4) On to The Visitations: “It’s Superstition.” More hyperbole: this song launches a pounding drum and then some of the freakiest, most thrilling noises before you start to sing. An excellent good rock song, and it sets the mood for the paranormal theme of the album.
“It’s Superstition” is about how human desire, as represented by the concept of the wishing well, causes human suffering, which in turn causes human desire. I think I make a pretty strong case for the reality of the cause-and-effect relationship. The irony is that this cycle manifests in the form of superstitions. So the trolls who live at the bottom of the wishing well are in a sense real. Their bile is the source of our hopes and dreams. We do dumb, often destructive things in pursuit of happiness.
We miss what we have lost and seek to fill the voids in our lives. As Faulkner puts it, “[we] cling to that which has robbed [us].” The line “…it’s superstition…” comes in the background vocals that mock the voice telling the story.
The evil sounds come from the classic Casio CZ-101. It’s fully programable in a way Casio never tried again. My CZ-101 is long gone, but I’d do almost anything to get another one. Evil!
It’s Superstition – Visitations
5) “Blessed Flying Object”–just lovely, this one. I like how it starts as the notes from “Close Encounters of the Third Kind” and develops into a Visitations song. But the most interesting aspect is the lyrics, which treat a close encounter with a UFO as a religious experience.
Hey, I never noticed the connection with Close Encounters before…creepy! Just kidding. “Blessed Flying Object” is also inspired by Robert Anton Wilson’s Cosmic Trigger. He writes of the UFO – BVM connection. The theory is that experiences with the Blessed Virgin Mary roughly mirror experiences with unidentified flying objects. Bright lights, levitation, wide hypnotic eyes…they seem to be markers of the same visitation viewed through different cultural lenses.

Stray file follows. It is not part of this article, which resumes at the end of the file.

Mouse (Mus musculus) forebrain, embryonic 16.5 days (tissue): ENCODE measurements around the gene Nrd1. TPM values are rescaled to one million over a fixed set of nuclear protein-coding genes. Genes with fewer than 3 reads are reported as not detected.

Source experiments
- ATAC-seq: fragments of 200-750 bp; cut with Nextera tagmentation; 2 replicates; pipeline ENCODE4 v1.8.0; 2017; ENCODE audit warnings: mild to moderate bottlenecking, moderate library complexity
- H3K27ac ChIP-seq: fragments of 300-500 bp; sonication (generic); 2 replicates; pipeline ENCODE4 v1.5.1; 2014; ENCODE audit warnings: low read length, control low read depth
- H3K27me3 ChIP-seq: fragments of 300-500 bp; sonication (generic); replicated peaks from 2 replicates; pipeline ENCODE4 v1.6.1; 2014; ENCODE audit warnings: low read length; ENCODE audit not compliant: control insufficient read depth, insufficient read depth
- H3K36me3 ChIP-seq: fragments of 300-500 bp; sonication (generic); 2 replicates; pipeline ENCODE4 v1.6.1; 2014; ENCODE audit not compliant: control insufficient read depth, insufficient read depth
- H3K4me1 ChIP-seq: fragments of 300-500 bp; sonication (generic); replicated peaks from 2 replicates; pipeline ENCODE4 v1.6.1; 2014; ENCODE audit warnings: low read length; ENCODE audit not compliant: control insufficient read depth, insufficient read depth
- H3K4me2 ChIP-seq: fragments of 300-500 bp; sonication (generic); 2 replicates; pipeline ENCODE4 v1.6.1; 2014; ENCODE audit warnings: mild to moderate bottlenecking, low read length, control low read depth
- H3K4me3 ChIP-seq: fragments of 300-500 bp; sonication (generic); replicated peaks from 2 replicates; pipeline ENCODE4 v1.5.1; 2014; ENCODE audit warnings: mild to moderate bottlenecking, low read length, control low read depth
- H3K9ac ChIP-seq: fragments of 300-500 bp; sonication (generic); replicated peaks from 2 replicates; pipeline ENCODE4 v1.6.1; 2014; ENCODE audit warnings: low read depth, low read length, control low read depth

I was recording the guitar on the 4-track and ready to sing when I was visited by a kidney stone. You know how those Greys like to implant things into your sex organs. They say it’s as close as a man will ever come to giving birth. I was in labor for about a week and a half. You don’t sleep. You don’t eat. You pop pills and moan and sweat out urea.
But when it comes out of you, your whole body fills with an overwhelming sense of joy. So I sang. Later on, when I decided to use the tune on Visitations, I wanted to re-take the vocal because I originally sang into a karaoke machine microphone. But I’ll never get another take like that one, God willing.
Blessed Flying Object – Visitations
6) “Television.” I think “the world’s deaf, dumb, and blind” is an apt summary, especially for late 2004, when this album came out and Bush was about to win another election. The chorus has an interesting idea–“The world outside looks just like the television”–meaning, maybe, the world lacks depth or self-reflection.